The new ticketing system at the Eiffel Tower has pushed staff to plan a strike as it has been causing “monstrous” waiting times at the Paris landmark.

The entry system has been in place since early July, in which half of daily tickets are set aside for those who book in advance online and schedule a specific visiting time.

Prior to the system changes, only 20 per cent of ticket could be booked ahead of time.

In addition, the landmark’s management has made the move to reserve specific elevators for each type of ticket holder. This reportedly “creates lines that are at times monstrous and often lopsided,” the CGT union said in a statement.

In other words, in off-peak times for pre-booked tickets the reserved lifts are often half empty, while walk-ins have to wait in lines up to three hours long.

High demand at the pre-booked elevator can also cause backups that mean many people who booked in advance with a specific time end up waiting long beyond their scheduled visit.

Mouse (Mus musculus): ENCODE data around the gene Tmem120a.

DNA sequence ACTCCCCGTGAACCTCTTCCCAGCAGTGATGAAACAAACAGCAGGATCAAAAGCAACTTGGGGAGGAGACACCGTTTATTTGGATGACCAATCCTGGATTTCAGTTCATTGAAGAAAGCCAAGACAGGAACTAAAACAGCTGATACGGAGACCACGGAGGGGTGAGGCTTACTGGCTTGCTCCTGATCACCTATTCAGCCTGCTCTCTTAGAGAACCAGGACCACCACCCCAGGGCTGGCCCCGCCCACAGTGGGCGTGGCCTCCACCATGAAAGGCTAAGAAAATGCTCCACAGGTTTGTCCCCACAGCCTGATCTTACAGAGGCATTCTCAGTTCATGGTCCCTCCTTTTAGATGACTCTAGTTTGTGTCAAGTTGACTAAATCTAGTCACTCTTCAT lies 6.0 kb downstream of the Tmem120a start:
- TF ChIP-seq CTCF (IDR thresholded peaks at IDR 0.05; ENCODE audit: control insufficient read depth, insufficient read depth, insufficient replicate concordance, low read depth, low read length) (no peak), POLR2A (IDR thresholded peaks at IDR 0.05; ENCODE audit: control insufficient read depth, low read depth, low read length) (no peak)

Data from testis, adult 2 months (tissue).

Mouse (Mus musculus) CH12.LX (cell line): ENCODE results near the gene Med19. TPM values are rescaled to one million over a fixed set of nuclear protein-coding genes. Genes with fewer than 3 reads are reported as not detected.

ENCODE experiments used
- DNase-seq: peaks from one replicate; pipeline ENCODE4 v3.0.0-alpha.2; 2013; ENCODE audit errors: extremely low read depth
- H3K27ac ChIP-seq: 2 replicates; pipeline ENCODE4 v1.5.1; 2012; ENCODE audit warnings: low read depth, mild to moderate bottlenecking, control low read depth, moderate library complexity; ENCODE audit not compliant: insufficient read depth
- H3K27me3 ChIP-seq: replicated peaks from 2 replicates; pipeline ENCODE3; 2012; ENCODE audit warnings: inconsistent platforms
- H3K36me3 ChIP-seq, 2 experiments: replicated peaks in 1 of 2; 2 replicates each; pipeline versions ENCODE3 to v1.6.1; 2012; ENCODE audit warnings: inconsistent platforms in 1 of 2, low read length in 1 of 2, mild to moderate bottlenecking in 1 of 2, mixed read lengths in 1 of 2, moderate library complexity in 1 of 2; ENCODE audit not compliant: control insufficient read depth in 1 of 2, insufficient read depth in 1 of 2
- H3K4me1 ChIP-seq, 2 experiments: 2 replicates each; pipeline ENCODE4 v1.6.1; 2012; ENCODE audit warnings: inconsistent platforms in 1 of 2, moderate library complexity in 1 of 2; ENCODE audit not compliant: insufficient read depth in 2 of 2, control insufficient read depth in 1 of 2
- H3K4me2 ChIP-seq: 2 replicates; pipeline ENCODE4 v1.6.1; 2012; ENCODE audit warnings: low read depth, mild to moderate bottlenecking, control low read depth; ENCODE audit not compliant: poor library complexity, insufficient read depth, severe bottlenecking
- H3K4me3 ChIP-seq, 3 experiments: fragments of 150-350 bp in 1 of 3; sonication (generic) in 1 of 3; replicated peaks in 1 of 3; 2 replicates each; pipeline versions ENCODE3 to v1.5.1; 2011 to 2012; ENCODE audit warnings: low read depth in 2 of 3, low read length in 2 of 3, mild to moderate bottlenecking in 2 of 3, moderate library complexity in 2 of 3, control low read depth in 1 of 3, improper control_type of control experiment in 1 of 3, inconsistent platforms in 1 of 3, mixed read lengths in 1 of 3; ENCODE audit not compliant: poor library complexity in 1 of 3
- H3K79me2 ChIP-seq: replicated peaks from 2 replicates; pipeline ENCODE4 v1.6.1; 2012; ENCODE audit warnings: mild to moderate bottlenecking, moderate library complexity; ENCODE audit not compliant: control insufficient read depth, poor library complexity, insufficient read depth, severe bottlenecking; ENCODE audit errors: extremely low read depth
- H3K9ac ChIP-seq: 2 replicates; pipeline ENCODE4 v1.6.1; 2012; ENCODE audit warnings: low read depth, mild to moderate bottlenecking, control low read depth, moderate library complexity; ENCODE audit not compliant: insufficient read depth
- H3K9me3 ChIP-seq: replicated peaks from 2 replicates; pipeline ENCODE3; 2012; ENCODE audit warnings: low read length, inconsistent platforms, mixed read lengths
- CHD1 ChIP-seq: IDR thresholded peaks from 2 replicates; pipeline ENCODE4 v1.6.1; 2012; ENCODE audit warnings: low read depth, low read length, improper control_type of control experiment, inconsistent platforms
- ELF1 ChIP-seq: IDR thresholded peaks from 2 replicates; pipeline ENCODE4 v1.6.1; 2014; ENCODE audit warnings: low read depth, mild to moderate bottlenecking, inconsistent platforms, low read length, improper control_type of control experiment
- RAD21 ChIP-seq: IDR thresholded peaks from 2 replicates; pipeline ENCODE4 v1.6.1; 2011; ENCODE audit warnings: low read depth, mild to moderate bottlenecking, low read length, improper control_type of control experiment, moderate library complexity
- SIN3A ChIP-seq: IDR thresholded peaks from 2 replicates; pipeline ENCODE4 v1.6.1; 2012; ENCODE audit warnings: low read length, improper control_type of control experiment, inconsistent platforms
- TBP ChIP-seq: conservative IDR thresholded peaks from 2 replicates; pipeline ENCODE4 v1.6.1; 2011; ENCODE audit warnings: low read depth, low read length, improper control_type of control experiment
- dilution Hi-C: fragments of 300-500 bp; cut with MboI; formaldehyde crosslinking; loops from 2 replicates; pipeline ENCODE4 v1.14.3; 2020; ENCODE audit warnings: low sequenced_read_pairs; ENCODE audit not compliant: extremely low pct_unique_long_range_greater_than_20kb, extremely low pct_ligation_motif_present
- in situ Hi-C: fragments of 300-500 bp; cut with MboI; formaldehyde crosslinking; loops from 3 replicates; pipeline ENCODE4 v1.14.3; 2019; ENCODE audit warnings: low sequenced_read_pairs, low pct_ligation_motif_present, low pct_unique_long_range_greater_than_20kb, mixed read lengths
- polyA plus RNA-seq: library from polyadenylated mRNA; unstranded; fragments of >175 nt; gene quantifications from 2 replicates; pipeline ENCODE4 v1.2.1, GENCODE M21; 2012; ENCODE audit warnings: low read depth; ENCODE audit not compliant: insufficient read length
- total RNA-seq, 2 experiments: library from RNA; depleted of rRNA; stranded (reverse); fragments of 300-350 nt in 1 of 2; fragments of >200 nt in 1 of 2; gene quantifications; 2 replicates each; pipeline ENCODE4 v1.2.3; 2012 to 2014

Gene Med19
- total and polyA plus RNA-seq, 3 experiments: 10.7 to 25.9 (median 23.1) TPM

“Beyond the waste in terms of efficiency, and the unhappy visitors… employees’ patience has run out,” said the CGT’s Denis Vavassori, according to the Telegraph.

He added that management has refused to budge on the issue, despite complaints.

“We’re not talking about a failure… there’s just an adjustment that needs to be made,” Vavassori said.

The Eiffel Tower welcomed more than six million visitors last year, but has been hit by repeated strikes by its 300-strong staff in recent years over issues ranging from pick-pocketing to maintenance work.

VivaTicket recently announced it had won a 10-year contract for servicing the ticketing activities of the Eiffel Tower during a significant period of growth.

Best Union and its Enta Australasia subsidiary recently came together and rebranded as VivaTicket, and also signed another ticketing agreement with football giants Barcelona.

Commenting on the ticketing contract with the Eiffel Tower, VivaTicket chairman Luca Montebugnoli said: “(This) is an important step towards the definitive leadership in cultural market in France.”

Image: lin padgham